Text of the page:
During the quarter, we sold our holdings of Kuehne + Nagel (Switzerland), Reckitt Benckiser Group (U.K.) and Regeneron Pharmaceuticals (U.S.) as they approached our estimate of intrinsic value. We also sold our investment in LafargeHolcim (Switzerland) during the quarter as we identified other investments that offered a better risk-return profile. We initiated positions in Alibaba, Compass Group, Fresenius Medical Care and HCA Healthcare.

Alibaba (China) is one of the largest internet platforms in China and a market leader in several businesses, including e-commerce, cloud computing and fintech (via the company’s partial ownership in Ant Financial). The management team has proven itself to be quite astute and has used its significant data advantage to position the company at the forefront of several technological trends in China. We believe Alibaba should continue to enjoy robust long-term growth, especially since several of its businesses remain underpenetrated and have yet to fully scale.

Compass Group (U.K.) is a leading global food services provider. Its superior scale enables it to provide services at a lower cost than its peers, which helps to drive a superior value proposition to clients while maintaining an industry-leading level of growth and returns. This virtuous circle of investing in growth and greater scale benefits has long made us admirers of the franchise, but the company’s high valuation has historically kept us on the sidelines. That changed during the Covid-19 pandemic, when shares lost nearly half of their value. Although we believe that short-term conditions will remain challenging, we believe the difficult economic environment will likely lead to greater outsourcing and market share gains for Compass, which already had a significant competitive advantage over its smaller peers.

Fresenius Medical Care (Germany) is the largest provider of dialysis services and products worldwide, occupying the top position in each business. Fresenius provides life-critical dialysis service with a steady 6% global growth of patients in need. In particular, we like that the U.S. dialysis market is a duopoly, and both players control more than one-third of the market, which gives them clout with insurers and benefits from scale. In addition, Fresenius is the only integrated supplier of products and services. This means that its products business benefits from insight and rapid industry adoption from the service side and its service business benefits from improved international market access from the products side. Furthermore, we believe that the company’s pricing outlook is improving, which should help its margin, and that the rise of home-based dialysis will provide additional momentum, which adds to our confidence in this investment.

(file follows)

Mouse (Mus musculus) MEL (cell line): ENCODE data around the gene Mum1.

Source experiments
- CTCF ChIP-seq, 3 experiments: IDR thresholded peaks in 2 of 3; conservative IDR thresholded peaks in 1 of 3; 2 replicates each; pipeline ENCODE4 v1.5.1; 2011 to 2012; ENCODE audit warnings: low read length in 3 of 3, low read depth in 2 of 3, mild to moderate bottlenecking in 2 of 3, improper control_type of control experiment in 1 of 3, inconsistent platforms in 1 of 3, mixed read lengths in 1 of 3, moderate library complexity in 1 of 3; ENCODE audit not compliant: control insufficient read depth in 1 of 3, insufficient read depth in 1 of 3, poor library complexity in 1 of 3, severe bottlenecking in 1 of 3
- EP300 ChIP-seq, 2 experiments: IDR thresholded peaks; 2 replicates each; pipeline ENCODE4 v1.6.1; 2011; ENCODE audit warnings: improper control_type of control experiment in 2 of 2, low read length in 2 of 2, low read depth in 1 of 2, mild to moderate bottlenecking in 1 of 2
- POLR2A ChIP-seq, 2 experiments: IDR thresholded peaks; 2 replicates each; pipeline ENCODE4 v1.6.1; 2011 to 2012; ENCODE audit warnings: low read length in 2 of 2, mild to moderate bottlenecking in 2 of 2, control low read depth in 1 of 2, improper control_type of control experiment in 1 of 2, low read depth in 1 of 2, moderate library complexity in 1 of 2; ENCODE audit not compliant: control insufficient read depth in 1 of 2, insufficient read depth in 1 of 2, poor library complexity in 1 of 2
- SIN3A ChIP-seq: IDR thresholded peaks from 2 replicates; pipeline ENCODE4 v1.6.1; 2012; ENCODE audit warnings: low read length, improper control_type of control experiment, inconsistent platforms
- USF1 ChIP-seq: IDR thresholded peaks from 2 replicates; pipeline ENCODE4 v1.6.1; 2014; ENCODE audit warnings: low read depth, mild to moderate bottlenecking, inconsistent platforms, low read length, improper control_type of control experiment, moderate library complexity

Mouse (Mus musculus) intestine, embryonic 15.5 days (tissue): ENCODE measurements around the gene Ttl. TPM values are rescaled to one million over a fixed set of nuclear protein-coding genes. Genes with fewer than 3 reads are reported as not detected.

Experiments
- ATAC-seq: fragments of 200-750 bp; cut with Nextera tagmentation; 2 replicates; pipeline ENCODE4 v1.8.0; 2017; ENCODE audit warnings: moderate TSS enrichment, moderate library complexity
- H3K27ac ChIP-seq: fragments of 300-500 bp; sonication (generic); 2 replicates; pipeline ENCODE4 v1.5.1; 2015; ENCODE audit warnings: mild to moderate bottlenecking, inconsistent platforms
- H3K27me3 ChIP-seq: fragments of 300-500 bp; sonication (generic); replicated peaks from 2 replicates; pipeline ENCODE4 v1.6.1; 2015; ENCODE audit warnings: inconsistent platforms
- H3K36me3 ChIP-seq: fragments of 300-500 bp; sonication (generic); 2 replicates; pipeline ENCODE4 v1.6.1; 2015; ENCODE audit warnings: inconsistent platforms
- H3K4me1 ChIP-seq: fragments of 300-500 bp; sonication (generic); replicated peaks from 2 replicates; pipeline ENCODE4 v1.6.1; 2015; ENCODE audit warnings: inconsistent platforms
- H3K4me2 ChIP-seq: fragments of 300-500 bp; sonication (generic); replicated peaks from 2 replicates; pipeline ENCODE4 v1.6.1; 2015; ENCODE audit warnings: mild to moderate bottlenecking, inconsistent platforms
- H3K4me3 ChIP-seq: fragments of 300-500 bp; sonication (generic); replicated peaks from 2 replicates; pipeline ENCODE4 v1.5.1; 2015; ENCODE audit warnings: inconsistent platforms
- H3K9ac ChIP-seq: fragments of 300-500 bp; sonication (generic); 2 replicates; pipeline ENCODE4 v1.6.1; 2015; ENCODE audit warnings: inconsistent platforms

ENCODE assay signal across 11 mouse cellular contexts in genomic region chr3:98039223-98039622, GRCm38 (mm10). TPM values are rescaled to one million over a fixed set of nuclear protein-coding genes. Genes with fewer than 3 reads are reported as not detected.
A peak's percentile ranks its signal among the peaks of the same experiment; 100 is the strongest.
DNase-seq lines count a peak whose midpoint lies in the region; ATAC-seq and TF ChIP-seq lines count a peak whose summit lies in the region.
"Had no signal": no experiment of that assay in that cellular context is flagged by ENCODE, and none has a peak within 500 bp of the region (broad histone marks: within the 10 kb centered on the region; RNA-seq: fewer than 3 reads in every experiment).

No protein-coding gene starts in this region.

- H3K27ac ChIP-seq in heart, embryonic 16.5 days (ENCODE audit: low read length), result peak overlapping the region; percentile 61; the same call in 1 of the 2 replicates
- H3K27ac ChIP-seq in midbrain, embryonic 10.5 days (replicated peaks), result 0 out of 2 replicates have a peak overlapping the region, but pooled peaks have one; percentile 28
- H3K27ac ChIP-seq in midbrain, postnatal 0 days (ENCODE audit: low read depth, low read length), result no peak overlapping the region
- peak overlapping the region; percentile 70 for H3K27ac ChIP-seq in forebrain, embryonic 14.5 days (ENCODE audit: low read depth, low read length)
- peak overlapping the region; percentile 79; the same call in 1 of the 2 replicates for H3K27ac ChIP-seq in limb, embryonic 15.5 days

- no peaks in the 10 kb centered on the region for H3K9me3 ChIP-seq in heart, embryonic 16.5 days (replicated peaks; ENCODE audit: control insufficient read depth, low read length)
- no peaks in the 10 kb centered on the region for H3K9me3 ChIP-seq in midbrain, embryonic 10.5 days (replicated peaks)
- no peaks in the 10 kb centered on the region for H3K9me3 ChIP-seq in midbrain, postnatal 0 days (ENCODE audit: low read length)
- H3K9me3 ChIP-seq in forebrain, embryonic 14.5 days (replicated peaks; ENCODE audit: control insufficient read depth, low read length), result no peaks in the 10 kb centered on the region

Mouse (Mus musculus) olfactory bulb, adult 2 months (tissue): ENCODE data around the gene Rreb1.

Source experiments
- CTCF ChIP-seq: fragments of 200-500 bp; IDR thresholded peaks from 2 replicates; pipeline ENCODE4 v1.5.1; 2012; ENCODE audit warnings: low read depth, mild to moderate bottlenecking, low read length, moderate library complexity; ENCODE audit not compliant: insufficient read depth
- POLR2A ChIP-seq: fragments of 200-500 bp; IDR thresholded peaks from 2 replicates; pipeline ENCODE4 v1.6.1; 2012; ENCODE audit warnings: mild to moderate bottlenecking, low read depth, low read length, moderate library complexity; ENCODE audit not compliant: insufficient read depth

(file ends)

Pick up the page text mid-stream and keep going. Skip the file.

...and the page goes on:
HCA Healthcare (U.S.) is the largest operator of for-profit hospitals and related health care services in the U.S. The company benefits from scale and size advantages, an attractive geographic footprint in higher growth markets, best-in-class management and governance, and an equity-friendly approach to capital allocation. Although the Covid-19 pandemic created disruptions across the hospital sector, HCA’s fundamentals have held up remarkably well. Management believes the company will be in an even stronger position coming out of the crisis than it was coming into it and that demand for health care services will be robust for years to come.

We continue to believe the Swiss franc is overvalued versus the U.S. dollar. As a result, we defensively hedged a portion of the Fund’s exposure. Approximately 20% of the Swiss franc exposure was hedged at quarter end.

Geographically, we ended the quarter with approximately 49% of the Fund’s investments in the U.S., 44% in the U.K. and Europe, and 7% in Asia.

We thank you for your continued support.